-- Praise for The Devil in Silver from Elizabeth Hand, author of Radiant Days

"LaValle cleverly subverts Lovecraft's Cthulhu mythos by imbuing a black man with the power to summon the Old Ones, and creates genuine chills with his evocation of the monstrous Sleeping King, an echo of Lovecraft's Dagon... [ The Ballad of Black Tom ] has a satisfying slingshot ending." - Elizabeth Hand for Fantasy & ScienceFiction

Author Notes

Victor D. LaValle is an assistant professor in the graduate writing program at Columbia University. He lives in Brooklyn, New York.

Reviews 3

Publisher's Weekly Review

Shirley Jackson Award-winner LaValle (The Devil in Silver) cleverly retcons H.P. Lovecraft's infamous story "The Horror at Red Hook," retelling it with a new protagonist (the titular Charles Thomas Tester, a splendidly Lovecraftian name) and a literary veneer that recalls Chester Himes. Tester, a con artist in 1924 Harlem with a minor awareness of the occult, occasionally masquerades as a street musician, playing the guitar (poorly) while pulling his hustles. When he's approached by the eccentric Robert Suydam to play at a party, he knows something's awry, but the money's too good to pass up. Before his gig, he encounters a pair of detectives; one is Lovecraft's original protagonist, Malone, and they both seem to know more about Suydam and Tester than would be expected. Once Tester goes to his gig, Malone takes over as the lead character, and LaValle ably conveys both the horrors he encounters and a reconciliation with the original text. The story adeptly addresses social and racial issues that were central to urban life at the dawn of the 20th century, with obvious resonances and parallels in the present. Those familiar with Lovecraft's (weaker) story might get a little more from this novella, but it stands well on its own. (Feb.) © Copyright PWxyz, LLC. All rights reserved.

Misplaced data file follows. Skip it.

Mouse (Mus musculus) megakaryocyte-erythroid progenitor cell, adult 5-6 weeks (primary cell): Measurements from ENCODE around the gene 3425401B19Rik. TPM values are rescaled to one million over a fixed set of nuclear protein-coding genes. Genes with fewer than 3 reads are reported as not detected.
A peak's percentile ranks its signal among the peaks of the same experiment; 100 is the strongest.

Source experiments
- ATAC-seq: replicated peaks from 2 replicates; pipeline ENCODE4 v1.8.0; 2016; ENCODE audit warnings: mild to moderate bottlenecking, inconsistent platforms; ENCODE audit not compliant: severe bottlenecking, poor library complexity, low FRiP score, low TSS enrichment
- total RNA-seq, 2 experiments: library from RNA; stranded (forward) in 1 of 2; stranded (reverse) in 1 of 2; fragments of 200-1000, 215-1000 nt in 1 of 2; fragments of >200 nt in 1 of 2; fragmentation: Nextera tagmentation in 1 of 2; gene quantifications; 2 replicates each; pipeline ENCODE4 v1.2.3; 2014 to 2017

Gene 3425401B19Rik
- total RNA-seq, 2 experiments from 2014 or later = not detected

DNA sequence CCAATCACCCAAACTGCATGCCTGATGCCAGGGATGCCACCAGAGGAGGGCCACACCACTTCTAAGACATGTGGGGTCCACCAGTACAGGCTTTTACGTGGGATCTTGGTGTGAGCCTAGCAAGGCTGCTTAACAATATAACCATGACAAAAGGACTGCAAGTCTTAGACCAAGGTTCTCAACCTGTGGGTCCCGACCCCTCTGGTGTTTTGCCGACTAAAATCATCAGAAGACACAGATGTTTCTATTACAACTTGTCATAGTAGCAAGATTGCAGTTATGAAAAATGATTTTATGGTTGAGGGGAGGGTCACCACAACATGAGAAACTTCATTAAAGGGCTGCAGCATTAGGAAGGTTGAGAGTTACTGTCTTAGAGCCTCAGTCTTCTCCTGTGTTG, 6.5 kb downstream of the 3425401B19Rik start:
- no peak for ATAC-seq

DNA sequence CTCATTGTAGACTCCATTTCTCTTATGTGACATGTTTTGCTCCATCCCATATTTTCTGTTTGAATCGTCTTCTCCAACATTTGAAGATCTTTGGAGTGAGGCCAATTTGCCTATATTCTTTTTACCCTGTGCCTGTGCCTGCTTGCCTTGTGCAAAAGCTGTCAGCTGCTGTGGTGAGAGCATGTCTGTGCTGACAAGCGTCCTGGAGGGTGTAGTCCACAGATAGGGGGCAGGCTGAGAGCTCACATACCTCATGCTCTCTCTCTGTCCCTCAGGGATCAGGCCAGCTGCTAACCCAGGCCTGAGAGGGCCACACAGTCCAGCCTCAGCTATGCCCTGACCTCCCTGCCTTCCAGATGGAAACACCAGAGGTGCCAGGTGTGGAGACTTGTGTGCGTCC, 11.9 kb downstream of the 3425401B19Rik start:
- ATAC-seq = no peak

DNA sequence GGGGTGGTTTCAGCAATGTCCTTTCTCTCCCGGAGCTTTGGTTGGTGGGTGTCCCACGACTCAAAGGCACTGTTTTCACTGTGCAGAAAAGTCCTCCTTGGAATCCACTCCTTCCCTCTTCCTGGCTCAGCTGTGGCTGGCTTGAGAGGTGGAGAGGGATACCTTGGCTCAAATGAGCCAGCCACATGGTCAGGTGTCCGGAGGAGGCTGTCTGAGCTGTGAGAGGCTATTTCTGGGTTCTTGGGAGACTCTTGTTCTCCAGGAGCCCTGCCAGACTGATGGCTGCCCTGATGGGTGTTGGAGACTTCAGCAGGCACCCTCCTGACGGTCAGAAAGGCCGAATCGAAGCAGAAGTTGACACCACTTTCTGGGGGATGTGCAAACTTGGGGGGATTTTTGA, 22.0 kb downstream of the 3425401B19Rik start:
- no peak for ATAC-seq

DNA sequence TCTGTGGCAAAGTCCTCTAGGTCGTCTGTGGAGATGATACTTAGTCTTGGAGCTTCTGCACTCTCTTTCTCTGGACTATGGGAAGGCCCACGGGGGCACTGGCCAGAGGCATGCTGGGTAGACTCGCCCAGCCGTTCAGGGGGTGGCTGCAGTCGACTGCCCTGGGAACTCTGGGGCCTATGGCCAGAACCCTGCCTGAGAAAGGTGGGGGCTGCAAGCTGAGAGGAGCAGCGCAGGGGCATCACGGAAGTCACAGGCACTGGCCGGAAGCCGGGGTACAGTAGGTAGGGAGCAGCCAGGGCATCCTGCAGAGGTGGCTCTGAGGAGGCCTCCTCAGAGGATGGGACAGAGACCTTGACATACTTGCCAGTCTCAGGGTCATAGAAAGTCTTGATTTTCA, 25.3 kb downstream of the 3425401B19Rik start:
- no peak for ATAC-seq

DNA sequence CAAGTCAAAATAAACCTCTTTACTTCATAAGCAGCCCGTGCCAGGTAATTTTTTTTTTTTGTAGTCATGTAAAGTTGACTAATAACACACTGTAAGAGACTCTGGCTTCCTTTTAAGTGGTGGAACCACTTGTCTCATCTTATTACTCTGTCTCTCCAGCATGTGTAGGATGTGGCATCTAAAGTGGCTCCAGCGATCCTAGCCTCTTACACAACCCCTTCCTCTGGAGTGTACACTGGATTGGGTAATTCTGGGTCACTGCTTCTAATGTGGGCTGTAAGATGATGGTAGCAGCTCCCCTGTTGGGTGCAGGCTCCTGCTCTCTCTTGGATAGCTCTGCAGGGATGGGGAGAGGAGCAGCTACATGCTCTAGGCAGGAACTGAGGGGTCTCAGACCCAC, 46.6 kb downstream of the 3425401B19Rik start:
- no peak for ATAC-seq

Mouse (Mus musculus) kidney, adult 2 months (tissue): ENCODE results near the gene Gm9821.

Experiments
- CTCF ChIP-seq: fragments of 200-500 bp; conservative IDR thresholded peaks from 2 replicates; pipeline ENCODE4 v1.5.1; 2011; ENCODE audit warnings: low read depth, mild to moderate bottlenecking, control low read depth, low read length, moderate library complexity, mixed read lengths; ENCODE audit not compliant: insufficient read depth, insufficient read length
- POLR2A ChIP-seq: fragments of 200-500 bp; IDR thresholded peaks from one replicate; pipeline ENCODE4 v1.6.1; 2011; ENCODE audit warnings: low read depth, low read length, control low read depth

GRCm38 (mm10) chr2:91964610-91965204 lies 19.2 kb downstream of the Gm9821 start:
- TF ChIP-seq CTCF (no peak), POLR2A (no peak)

New York Review of Books Review